I made a Mr. Ramen a million years ago, so another square toy wasn't too hard. I went with the crunchy stitch for the front and back and simple single crochet panels for the sides. The body parts - front back and sides are all made with a 5mm hook. For the eyes, mouth, arms and legs in sock yarn, use a D 3.25mm hook.

Part 1: Make All The Bits

  • Front and Back
  • Eye whites, eye pupils
  • nose
  • cheeks
  • mouth with lip, teeth and tongue
  • arms with hands
  • legs
  • 6 brick "holes" for the sides

Body Front and Back, make 2, in body red or terracotta, in the crunchy stitch
Chain 26
R1: sl st in 2nd chain from hook, *(1hdc in next ch, sl st on next), repeat * across, turn (25)
R2: chain 2 (counts as first hdc), *(slst in next hdc, hdc in next sl st), repeat * across, turn (25)
R3:*(sl st in hdc, hdc in sl st), repeat * across, sl st in top of turning chain (25)
R4-16: repeat rows 2 and 3 to create texture. Bind off

Long Sides, make 2, in body red or terracotta
Chain 6, 1 sc in 1st ch from hook, 4sc across (5), chain 1 and turn
R1-23: 5sc across, chain 1 and turn. Bind off

Long Side Openings, make 6, in dark red or maroon
R1: Chain 8, skip 2 ch (counts as first hdc), 6hdc across, ch 1 and turn (7)
R2-3: 7hdc across, ch 1 and turn (7)
Chain 1 and turn your work. Do 4 slip stitches along the opening unfinished looking side to end up next to where you started your first chain. Bind off and leave tail for sewing. You will sew three of these to each of the two long sides.

Short Sides, make 2, in body red or terracotta
Chain 6, 1 sc in 1st ch from hook, 4sc across (5), chain 1 and turn
R1-15: 5sc across, chain 1 and turn. Bind off

Nose, in body red or terracotta
R1: Magic Circle, ch 1, 4 sc into circle (4)
R2: 4 sc increase around (8)
R3-4: 8 sc around (8), Bind off leaving tail to sew to body with

Cheeks, make 2, in body red or terracotta
Magic circle, chain 2 (counts as first dc), 9 more dc into circle, sl st to top of first chain (10)
Bind off with tail to sew

Eyes, make 2 in white
R1: Magic circle, ch 1, 5sc (5)
R2: sc increase around  (10)
R3: *(sc, inc), repeat 5 times (15)
R4: 4sc, hdc, (dc increase) in next 4 sts, hdc, 6sc (18) (makes a sort of tall oval)
R5: 4sc, (sc inc, sc) in next 4 sts, 6sc (22)
Bind off with tail for sewing

Pupils, make 2 in black
R1: Magic circle, ch 1, 4sc (4)
R2: sc increase around  (8)
Bind off with tail for sewing

Eyebrows, make 2 in dark red or maroon
Chain 5, 2sc, sc increase, 2sc.
Bind off with tail for sewing. Should be a sort of bean shape.

Mouth, make 1, making a half circle shape
R1: Magic Circle, ch 1, 3sc, ch 1 and turn (3)
R2: sc increase across, ch 1 and turn (6)
R3: *(sc, inc), repeat 3 times, ch 1 and turn (9)
R4: 2sc, sc inc, hdc, hdc inc, hdc, sc inc, 2sc (12)
R5: switch to body red, sl st in each to make bottom lip (12)
Bind off with tail for sewing

Teeth, make 1 in white
Chain 9, sl st in 1st from hook and across (8 sl st), bind off with tail for sewing

Tongue, make 1 in dark red or maroon
Chain 5, 2dc in second from hook, sl st in next, chain 2, 2dc in next. Makes a sort of heart shape. Bind off with a little tail for sewing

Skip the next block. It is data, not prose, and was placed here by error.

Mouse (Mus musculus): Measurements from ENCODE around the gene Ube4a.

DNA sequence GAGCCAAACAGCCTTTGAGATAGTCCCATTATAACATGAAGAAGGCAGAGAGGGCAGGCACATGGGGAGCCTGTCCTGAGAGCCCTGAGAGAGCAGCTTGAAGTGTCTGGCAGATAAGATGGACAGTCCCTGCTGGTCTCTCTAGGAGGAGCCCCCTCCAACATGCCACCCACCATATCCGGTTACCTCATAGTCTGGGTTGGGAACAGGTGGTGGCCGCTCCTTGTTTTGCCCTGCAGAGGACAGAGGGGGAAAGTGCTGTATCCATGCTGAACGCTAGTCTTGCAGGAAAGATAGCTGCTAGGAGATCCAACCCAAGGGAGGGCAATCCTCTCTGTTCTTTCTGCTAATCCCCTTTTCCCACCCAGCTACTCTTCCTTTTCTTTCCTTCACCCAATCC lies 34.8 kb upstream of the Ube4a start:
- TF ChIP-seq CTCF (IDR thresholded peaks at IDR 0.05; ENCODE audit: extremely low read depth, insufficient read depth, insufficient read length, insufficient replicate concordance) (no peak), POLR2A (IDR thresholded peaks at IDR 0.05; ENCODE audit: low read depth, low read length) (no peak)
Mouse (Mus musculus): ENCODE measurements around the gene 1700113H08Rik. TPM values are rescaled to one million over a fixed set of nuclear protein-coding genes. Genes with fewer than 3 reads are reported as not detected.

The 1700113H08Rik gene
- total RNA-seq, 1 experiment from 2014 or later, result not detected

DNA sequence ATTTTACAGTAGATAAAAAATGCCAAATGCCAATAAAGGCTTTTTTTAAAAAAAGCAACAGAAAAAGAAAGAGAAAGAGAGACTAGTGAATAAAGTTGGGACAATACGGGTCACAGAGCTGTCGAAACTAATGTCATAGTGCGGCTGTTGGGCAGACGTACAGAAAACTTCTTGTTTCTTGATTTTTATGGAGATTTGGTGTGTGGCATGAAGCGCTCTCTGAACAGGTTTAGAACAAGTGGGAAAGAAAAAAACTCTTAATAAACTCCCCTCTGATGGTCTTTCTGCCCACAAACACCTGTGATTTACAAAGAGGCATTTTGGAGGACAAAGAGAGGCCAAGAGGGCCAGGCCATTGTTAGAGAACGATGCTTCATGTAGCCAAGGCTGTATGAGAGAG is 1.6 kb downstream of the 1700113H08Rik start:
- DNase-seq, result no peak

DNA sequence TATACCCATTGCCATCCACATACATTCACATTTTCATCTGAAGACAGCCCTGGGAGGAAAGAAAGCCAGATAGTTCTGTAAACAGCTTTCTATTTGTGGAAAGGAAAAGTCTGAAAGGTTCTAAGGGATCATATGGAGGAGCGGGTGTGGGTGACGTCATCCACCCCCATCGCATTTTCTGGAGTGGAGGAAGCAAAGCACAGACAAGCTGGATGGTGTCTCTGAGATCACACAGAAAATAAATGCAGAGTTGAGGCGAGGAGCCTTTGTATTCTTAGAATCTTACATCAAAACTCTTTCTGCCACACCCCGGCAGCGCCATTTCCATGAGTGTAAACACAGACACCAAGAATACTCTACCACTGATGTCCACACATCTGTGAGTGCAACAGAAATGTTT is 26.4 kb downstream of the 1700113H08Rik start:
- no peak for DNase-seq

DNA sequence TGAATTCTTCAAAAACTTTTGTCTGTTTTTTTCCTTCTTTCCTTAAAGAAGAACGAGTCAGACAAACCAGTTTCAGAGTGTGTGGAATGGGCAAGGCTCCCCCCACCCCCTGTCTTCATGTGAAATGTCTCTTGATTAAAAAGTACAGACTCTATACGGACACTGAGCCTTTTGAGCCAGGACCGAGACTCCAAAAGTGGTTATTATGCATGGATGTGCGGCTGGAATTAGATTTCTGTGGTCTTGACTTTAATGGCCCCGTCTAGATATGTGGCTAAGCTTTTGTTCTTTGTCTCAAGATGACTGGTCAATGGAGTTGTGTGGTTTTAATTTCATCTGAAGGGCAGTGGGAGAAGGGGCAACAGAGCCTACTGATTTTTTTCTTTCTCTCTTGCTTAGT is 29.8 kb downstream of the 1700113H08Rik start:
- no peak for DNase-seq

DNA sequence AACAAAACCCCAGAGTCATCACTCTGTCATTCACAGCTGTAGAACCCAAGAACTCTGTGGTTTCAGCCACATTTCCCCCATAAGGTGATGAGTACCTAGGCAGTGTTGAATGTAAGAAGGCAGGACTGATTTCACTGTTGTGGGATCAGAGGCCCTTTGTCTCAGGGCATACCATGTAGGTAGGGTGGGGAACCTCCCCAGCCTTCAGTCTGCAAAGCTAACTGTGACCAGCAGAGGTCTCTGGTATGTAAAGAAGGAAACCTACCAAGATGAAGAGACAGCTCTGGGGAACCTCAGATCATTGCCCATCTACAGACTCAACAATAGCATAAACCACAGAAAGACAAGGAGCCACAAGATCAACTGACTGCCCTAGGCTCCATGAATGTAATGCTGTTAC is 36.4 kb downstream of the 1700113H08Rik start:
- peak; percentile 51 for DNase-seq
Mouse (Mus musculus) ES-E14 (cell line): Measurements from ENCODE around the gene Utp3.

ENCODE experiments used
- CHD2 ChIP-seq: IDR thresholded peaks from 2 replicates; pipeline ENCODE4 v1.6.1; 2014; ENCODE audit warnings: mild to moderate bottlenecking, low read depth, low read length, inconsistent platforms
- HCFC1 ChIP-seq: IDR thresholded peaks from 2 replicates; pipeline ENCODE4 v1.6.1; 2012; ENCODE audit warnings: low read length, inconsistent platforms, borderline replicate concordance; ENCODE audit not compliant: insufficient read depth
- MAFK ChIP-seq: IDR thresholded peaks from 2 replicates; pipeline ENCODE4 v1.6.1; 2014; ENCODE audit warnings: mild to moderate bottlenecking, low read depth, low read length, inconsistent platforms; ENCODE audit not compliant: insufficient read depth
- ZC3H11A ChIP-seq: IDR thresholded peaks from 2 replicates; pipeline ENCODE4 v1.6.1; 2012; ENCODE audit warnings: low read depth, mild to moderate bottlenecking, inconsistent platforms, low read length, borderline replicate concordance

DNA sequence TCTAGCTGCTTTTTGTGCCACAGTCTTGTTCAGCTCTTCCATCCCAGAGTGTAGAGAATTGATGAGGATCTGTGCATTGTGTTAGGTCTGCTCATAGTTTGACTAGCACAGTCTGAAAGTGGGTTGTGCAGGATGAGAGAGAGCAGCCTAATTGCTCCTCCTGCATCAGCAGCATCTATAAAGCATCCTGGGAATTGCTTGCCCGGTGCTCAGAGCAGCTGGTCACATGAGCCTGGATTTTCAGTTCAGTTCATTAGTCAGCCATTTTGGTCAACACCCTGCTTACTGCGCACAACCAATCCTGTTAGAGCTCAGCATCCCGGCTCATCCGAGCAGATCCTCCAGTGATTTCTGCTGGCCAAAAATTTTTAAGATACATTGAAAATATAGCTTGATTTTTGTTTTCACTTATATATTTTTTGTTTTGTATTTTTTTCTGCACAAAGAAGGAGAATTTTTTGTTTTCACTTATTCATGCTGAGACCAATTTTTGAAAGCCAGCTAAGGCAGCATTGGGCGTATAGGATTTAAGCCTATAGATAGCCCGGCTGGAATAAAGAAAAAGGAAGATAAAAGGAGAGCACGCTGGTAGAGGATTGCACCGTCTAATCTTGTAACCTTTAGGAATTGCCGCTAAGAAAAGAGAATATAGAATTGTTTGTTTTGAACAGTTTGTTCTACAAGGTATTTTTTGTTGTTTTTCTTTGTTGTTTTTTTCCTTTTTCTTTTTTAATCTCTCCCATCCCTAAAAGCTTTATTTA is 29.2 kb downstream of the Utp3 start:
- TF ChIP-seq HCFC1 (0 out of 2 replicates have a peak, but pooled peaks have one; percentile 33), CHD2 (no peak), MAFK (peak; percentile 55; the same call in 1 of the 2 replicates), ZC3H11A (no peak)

Hands and Arms, make 2, uses both dark red and white sock yarns
R1: Magic circle, ch 1, 6 sc (6)
R2: sc increase around (12)
R3-6: 12 sc around
R7: sc, 5dc in one stitch - remove hook and insert into top of 1st dc, then through last dc, draw up a loop and chain to secure - makes one big bobble stitch for the thumb, 10 sc (12)
R8: sc, dec, 3sc, dec, 4sc (10) (tapers the hand down a bit)
R9: 10 hdc (makes a sort of glove wrist part)
switch to dark red or maroon, you might also stuff the hand at this point and continue stuffing the arm as you go along
R10: 10sc in back loops only
R11-26: 10 sc around
Bind off with tail for sewing

Legs and Feet, make 2 in dark red or maroon, may help to stuff as you go along
R1: Magic circle, ch 1, 6 sc (6)
R2: sc increase around (12)
R3: *(sc inc, sc), repeat around (18)
R4: *(sc inc, 2sc), repeat around (24)
R5-8: 24 sc 
R9: 8sc, 4dec, 8sc (20)
R10: 6sc, 4dec, 6sc (16)
R11: 4sc, 4dec, 4sc (12)
R12: 4sc, 2dec, 4sc (10)
R13-28: 10sc

Part 2: Assemble Those Bits

Sew the teeth part along the top of the mouth half circle. Sew the tongue into place.
Sew the pupils onto the white eye oval.

Place the eyes, nose, mouth and cheeks onto whichever body piece you want to be the front. You want to get a good idea of how it will all sit and overlap when sewn down. I sewed the eyes first (using a tiny bit of the white to also go through the pupil as an eye highlight at the end), then the nose between, the mouth below and cheeks last to over lap the bottom of the eyes just a little. Add the eyebrows over the eyes.

Next sew three brick openings evenly spaced along each of the long sides, if you haven't already.

The arm gets sewn into the middle of the bottom of the three brick openings. However in my case I decided to add a double pipe-cleaner to the inside of the arms to make it a little posable. This is totally optional, but if you want to, I recommend putting the pipe cleaner in while you are stuffing one arm. Then you insert the end of the pipe cleaner in through the brick opening and the long side leaving it open inside the body. That way once you get all the sides on you can poke the other end back out the other side, slip the arm over it, stuff it and sew it into place. That makes it so you have one long pipe cleaner between the two hands going through the body. 

Sew the two legs to whichever of the short sides will be the bottom. Try to keep them to the center and nicely placed with a little space between.

Sew the long sides to the front with a simple stitch. I just went in and out of the holes between the crochet stitches, as I wanted there to be a very crisp edge. A whip stitch should work fine too. I worked around the face, doing a long side, then the top of the head, down the other long side and along the bottom. I did work out and back along the short corners so I could sew with one long piece of yarn and not need to cut it. 

Once you have a front and sides on, you can sew the back into place. I left the bottom open along the feet to stuff it up when three sides were sewn. That also helped with sewing the other arm into place over the pipe-cleaner I had threaded through the body cavity. Once he is stuffed, simply sew up the back.

Done! Just need to figure out how to get an Acme Brick logo on him...

Difficulty: Easy +
Time to complete: 4 hours